“Oh, boy, this requires a lot of discipline,” I sighed as I made my way out of my room, after less than an hour of working on the first draft of the first adult book that I am trying to write. The words flowed indeed, but there was a slight pressure that was building up in my head. For the past week I had been at my writing table everyday at an appointed time, to work on a first draft for ninety minutes a day.
There were two book ideas that I decided to explore. I worked on one, only to find the two projects merging together, so now I have only one book project in mind. It’s too early to tell – but I am sensing that it is worth the trouble and effort.
But oh, that ever-present critic keeps getting in the way, producing and creating distractions. Such as a headache. Still the muse persists. It arrived on time this morning, at the appointed hour, even if I was not seated at my writing desk. Eventually, I sat and wrote the words that flowed.
I have neither outline nor audience in mind. This is a process of creation I had decided to undertake for myself. And that’s where the inner critic hits me. I’m writing nonsense. I have no direction. What a waste of time.
What to do when the critic is at its best, punching blows at you? This time I didn’t surf the web to find advice for this predicament. I decided to have some fun and go on a blog hop. Find out what some readers are up to. So I clicked on the blogs of some commenters.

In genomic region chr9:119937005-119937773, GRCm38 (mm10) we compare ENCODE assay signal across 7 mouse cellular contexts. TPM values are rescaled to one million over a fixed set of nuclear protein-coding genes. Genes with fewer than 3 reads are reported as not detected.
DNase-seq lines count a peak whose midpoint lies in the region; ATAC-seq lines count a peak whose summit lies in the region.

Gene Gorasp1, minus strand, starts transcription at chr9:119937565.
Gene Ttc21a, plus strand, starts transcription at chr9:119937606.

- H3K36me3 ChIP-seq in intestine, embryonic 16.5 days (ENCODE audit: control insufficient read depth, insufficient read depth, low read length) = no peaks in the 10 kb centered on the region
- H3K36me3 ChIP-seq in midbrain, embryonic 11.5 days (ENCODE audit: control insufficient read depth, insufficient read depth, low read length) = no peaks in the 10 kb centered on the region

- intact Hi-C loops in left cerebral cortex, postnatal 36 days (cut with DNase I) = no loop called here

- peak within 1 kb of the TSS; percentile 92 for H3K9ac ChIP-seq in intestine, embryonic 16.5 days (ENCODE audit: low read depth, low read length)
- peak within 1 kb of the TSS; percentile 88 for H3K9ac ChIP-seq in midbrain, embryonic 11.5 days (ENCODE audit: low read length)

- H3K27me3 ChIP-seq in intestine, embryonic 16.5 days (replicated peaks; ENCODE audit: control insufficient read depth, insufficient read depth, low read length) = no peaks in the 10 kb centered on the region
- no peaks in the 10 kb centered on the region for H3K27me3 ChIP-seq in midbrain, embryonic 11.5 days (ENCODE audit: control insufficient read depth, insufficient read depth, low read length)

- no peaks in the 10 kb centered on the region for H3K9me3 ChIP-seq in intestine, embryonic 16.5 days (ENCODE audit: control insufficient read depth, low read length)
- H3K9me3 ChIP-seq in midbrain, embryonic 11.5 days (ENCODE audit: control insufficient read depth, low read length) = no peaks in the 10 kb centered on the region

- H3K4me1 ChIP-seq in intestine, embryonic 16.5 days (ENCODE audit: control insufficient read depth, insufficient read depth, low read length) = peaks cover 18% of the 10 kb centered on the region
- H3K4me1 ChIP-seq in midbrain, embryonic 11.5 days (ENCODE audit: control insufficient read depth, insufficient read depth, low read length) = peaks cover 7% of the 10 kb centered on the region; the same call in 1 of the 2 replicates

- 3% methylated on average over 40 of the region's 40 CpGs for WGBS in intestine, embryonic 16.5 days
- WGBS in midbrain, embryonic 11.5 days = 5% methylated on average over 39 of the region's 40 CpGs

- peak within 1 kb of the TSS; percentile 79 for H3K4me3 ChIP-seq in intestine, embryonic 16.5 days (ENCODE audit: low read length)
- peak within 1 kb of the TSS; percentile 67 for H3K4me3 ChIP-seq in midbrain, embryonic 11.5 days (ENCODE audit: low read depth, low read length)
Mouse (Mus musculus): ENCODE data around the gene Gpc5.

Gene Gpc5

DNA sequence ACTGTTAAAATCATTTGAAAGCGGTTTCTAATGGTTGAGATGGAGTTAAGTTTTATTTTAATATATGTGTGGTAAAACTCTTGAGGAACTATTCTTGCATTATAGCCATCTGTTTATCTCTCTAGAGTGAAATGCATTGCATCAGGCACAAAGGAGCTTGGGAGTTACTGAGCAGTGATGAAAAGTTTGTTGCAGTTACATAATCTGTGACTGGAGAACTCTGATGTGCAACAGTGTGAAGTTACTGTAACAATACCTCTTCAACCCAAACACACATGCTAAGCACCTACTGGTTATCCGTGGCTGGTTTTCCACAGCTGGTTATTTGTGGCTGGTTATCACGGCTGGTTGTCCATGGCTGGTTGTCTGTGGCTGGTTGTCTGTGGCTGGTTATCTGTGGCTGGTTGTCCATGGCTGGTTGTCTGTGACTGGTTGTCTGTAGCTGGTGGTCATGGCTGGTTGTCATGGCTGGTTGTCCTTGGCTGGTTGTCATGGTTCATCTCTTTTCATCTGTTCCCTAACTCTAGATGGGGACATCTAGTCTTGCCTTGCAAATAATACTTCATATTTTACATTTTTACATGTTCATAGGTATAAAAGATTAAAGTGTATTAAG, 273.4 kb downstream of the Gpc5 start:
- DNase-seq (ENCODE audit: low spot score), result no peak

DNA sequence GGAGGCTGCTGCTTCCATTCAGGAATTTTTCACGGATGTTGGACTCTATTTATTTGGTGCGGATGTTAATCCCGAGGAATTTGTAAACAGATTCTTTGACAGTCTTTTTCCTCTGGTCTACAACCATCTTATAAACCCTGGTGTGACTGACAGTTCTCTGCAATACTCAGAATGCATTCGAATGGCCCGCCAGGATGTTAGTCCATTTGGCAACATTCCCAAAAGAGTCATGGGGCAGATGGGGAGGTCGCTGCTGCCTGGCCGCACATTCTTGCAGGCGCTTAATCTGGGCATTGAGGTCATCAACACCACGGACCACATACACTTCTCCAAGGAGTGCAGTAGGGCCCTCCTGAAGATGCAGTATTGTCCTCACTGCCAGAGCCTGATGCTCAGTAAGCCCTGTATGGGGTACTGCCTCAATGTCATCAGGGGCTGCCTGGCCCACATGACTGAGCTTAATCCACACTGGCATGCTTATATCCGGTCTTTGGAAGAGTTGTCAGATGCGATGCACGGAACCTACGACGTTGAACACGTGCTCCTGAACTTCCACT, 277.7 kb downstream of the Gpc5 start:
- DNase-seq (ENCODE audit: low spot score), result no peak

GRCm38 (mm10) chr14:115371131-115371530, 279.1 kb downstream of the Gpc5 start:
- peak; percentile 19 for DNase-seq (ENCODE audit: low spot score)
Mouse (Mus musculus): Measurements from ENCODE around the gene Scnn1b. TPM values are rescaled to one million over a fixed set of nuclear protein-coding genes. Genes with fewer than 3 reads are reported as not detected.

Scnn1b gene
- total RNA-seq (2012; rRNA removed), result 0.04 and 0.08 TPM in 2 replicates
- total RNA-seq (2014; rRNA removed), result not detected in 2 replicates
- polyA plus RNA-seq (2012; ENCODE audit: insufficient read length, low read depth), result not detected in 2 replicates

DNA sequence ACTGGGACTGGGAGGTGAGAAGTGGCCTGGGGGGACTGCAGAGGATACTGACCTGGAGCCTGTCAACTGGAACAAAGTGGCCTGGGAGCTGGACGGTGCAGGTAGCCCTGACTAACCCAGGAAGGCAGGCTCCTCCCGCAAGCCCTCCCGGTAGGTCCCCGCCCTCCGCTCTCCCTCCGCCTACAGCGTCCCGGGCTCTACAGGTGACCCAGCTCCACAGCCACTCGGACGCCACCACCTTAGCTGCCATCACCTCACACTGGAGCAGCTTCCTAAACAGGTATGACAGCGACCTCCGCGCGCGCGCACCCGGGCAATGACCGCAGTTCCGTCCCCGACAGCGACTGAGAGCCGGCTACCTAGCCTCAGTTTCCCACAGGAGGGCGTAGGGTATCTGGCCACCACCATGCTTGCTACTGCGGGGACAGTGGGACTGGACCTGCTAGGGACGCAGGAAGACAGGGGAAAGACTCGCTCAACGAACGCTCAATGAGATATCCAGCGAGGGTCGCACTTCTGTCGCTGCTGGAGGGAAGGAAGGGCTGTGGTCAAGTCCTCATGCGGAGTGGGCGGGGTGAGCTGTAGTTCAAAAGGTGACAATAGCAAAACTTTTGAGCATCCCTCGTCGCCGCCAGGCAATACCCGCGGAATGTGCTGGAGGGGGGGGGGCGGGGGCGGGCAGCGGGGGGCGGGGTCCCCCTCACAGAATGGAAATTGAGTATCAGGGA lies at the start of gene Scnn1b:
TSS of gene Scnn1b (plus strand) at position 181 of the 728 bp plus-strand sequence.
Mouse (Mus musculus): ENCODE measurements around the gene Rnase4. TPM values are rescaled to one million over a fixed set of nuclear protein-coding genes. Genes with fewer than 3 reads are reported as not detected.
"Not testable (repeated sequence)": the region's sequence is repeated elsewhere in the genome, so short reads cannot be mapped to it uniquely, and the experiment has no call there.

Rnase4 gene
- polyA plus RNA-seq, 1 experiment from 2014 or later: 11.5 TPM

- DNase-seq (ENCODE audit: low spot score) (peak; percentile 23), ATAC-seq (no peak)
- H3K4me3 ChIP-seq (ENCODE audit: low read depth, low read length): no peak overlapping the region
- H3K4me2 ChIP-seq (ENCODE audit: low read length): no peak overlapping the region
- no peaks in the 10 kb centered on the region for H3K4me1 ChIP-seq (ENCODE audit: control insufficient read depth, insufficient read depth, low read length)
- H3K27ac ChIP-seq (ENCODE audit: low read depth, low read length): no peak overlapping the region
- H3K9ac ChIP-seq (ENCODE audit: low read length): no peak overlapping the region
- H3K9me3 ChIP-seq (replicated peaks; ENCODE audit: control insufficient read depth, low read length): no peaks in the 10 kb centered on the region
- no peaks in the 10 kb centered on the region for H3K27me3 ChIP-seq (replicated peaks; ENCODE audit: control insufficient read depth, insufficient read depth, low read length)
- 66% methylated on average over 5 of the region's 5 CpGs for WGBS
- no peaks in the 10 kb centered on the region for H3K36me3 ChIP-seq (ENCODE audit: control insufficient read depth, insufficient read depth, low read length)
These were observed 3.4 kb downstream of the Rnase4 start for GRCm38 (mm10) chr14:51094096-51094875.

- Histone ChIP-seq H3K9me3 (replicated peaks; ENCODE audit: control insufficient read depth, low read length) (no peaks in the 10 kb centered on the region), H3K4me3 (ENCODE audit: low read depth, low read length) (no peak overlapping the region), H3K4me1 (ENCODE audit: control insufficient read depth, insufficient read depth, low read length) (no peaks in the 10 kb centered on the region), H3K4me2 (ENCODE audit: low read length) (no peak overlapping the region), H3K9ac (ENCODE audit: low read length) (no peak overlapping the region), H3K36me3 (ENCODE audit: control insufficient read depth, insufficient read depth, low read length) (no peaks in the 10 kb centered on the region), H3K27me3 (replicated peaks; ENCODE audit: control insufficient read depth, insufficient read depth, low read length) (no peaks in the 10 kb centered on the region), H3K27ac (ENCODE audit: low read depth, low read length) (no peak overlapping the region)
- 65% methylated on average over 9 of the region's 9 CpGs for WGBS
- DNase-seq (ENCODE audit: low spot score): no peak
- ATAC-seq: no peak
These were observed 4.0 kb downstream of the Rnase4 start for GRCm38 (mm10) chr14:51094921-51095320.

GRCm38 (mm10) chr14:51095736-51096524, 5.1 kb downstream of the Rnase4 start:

And what a surprise! On A Writer’s Life for Me, Mishka Jenkins, an author who is working on her fifth book, writes about the different ways she approached each of her four novels, as well as how she’s using notelets to help her write her fifth book. I realized that I am writing my first draft exactly the same way she wrote her first book: Mishka writes, “Stolen Bloodline: I didn’t have much of a plan at all, I wrote scenes that I liked and then worked them all together.” It’s good to know that what I am doing worked for a published author. See, dear inner critic?
Next, I re-visited Open Jar. Shelah posted a comment a couple of months ago, I think, and she wrote how she was inspired to write a book about one of the girls she met in the course of her work as a speech pathologist. It just felt good to re-read her post about how she and the girl, Sakina, went on a journey together for the purpose of writing Sakina’s life story.
How synchronistic! Over at MENOMAMA3′s blog, she writes: “Texture and the pleasure of touch is arguably the most important of human senses. There is a large body of scientific evidence which shows that without consistent loving touch – holding, cuddling, tickling – babies cannot make proper connections with others. Touch develops empathy and trust, reduces stress and builds emotional range.” Now I’m wondering whether introducing the pleasures of texture and touch will soothe the inner critic.
How about SWIMMING IN A DIVINE POOL… LITERALLY!…Maybe that will silence the inner critic? Natalia wrote a blog post that I read a few days ago about her experience in Repton Park, where she had a heavenly swim. Such a feel-good post about a heavenly place.
The inner critic is resting…or sleeping. It never bothers me when I am writing a blog post. Actually, I can’t recall it ever bothering me through the years I worked as a journalist. Come to think of it, this entity came into my life the moment I pondered upon the idea of writing a book. Now it feels like I’m growing a monster each day that I work on my first draft. Sigh. I’m thinking the next blog post will be about the perils of attempting to write a book.
For now, I go on and get my blog fix. Will you head on over with me to Malate, which features fabulous photos of my favorite country?